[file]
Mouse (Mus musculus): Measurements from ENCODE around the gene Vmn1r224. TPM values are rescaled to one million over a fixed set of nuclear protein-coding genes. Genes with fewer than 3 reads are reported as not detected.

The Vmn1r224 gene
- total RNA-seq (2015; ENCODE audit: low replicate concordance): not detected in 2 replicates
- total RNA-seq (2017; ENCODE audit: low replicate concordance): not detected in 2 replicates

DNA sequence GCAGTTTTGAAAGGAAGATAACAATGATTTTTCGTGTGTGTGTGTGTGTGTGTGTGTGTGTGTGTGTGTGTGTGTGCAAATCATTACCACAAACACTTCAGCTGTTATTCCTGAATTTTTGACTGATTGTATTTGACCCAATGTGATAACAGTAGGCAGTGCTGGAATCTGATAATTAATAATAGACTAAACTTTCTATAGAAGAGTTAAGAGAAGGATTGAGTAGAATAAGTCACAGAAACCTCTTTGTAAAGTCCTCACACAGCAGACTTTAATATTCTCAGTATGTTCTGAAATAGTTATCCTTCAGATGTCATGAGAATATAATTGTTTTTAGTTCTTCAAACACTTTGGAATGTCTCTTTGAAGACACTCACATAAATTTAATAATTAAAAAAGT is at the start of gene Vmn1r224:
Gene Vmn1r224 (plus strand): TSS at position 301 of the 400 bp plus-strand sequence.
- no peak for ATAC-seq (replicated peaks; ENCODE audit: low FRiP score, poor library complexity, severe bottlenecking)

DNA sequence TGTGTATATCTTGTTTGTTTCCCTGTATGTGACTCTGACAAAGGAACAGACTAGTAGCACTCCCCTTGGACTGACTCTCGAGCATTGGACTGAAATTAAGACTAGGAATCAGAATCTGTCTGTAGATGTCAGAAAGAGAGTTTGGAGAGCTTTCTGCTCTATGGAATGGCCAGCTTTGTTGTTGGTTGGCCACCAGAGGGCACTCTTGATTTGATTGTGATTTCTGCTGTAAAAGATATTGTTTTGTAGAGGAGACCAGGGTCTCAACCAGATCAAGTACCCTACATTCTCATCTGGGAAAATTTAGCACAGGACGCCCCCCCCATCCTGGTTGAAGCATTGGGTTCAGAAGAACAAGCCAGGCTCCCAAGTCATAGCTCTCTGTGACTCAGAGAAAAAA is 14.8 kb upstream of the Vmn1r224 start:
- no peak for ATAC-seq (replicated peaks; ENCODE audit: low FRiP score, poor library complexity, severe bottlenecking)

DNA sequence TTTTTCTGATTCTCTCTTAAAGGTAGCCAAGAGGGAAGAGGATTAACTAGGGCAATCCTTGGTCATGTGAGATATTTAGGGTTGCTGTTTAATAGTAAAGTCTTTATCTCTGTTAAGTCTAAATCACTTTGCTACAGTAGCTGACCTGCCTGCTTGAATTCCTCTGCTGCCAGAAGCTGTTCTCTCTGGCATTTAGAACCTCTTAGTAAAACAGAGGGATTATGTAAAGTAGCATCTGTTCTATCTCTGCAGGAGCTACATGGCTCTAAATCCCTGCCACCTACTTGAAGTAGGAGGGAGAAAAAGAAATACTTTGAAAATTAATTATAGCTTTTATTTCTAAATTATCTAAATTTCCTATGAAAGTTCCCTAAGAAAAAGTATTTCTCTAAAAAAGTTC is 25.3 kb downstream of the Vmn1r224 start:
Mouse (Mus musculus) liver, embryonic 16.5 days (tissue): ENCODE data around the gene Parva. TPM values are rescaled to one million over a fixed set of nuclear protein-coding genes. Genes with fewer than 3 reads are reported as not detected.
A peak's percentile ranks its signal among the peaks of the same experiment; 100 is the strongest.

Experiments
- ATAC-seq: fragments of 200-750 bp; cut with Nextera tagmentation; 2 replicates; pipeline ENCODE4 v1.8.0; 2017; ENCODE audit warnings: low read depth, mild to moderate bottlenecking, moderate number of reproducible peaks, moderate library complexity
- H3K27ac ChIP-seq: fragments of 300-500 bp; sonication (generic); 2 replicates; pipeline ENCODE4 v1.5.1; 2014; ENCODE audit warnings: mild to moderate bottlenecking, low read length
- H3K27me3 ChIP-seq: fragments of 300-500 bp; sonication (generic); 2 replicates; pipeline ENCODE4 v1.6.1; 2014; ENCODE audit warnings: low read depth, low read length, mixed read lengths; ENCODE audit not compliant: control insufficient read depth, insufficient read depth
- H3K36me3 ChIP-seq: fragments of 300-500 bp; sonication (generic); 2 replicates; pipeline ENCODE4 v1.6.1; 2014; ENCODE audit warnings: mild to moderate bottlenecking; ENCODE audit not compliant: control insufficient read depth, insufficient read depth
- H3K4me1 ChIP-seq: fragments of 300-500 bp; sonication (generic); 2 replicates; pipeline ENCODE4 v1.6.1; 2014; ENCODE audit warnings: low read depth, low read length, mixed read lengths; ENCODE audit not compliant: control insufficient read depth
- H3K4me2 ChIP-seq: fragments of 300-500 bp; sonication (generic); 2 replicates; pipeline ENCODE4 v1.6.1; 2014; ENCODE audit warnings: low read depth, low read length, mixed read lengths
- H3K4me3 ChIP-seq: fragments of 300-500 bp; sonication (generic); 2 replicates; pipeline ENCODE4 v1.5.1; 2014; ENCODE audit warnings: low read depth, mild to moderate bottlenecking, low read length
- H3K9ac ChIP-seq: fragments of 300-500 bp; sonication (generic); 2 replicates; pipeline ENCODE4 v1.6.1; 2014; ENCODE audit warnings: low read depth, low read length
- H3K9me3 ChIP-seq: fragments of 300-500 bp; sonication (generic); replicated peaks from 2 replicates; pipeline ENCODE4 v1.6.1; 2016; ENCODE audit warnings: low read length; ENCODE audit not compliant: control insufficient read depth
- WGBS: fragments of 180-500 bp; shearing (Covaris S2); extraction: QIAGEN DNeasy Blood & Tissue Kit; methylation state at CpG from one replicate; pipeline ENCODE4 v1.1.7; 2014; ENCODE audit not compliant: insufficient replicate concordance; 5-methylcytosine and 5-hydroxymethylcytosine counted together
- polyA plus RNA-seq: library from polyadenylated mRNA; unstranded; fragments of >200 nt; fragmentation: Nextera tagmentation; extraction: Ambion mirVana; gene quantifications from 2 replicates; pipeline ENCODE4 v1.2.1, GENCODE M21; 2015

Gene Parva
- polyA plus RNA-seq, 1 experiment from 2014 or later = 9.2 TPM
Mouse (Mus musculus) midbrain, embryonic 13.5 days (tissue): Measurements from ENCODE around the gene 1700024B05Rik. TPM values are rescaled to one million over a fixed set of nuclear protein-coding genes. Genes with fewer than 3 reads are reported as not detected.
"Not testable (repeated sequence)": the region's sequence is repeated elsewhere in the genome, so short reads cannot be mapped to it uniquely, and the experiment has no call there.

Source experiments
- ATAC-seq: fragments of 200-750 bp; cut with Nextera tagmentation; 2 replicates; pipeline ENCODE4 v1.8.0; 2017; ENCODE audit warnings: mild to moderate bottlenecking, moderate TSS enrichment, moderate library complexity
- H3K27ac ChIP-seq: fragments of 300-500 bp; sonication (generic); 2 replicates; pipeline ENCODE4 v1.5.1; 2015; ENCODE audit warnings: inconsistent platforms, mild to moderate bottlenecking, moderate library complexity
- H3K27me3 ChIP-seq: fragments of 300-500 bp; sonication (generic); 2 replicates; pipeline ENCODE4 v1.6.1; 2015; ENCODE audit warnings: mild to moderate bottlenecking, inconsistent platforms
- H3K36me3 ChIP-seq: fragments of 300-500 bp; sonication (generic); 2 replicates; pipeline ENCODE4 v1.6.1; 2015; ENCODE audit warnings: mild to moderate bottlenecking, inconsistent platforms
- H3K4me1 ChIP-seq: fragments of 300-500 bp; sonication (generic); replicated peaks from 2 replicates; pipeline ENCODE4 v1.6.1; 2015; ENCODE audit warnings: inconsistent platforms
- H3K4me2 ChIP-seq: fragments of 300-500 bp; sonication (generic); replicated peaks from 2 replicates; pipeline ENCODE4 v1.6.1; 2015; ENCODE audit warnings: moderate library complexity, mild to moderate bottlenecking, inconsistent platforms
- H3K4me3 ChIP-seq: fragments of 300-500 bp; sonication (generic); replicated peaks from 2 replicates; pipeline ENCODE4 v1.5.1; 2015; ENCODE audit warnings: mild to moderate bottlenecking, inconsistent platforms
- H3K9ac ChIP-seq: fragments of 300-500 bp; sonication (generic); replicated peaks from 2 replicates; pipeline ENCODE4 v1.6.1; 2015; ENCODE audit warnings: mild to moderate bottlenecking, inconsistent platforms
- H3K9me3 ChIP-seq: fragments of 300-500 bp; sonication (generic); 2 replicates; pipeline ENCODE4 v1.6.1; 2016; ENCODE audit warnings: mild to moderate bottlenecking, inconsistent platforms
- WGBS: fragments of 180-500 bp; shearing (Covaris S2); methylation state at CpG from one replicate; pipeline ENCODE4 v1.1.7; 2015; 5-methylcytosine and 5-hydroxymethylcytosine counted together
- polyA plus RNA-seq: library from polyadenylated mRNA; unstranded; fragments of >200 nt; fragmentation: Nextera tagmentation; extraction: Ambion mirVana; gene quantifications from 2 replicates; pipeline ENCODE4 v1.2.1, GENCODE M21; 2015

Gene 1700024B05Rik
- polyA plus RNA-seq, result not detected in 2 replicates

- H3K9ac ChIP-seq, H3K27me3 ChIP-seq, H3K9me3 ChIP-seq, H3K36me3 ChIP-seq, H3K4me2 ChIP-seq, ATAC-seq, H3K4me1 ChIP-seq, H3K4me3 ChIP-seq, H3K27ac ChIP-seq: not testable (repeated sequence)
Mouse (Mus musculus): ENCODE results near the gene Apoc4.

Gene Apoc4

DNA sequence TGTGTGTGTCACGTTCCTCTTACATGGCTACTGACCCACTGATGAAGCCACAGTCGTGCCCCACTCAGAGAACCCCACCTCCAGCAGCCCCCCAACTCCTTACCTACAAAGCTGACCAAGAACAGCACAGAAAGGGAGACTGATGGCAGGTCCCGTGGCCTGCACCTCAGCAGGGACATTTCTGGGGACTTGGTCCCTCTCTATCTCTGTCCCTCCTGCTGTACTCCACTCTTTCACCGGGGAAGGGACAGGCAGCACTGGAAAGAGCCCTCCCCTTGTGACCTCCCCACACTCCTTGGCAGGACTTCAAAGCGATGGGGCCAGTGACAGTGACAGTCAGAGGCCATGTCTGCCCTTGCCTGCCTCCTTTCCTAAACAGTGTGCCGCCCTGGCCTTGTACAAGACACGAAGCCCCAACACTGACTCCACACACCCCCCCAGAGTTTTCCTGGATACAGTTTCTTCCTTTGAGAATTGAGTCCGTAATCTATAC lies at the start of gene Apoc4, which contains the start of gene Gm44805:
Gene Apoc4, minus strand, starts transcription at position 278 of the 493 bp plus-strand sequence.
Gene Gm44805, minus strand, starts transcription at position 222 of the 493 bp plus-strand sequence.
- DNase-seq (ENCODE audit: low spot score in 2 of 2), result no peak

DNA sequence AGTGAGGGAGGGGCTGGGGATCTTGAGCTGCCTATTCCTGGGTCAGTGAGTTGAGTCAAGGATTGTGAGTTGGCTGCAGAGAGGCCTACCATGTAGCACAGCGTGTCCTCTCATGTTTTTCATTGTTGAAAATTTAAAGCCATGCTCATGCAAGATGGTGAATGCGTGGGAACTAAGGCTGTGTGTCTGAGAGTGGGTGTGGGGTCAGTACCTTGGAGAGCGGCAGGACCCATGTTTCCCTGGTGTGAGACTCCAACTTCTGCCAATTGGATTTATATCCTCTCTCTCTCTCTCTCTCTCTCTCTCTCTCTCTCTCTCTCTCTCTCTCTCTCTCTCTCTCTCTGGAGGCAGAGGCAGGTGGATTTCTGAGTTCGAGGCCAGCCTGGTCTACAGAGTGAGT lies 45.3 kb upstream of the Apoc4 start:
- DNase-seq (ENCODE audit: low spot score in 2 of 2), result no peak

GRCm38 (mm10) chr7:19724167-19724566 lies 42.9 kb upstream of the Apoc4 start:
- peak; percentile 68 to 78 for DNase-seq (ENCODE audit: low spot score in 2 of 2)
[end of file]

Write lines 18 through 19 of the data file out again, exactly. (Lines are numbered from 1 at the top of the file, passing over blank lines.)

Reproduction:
- H3K4me1 ChIP-seq: fragments of 300-500 bp; sonication (generic); 2 replicates; pipeline ENCODE4 v1.6.1; 2014; ENCODE audit warnings: low read depth, low read length, mixed read lengths; ENCODE audit not compliant: control insufficient read depth
- H3K4me2 ChIP-seq: fragments of 300-500 bp; sonication (generic); 2 replicates; pipeline ENCODE4 v1.6.1; 2014; ENCODE audit warnings: low read depth, low read length, mixed read lengths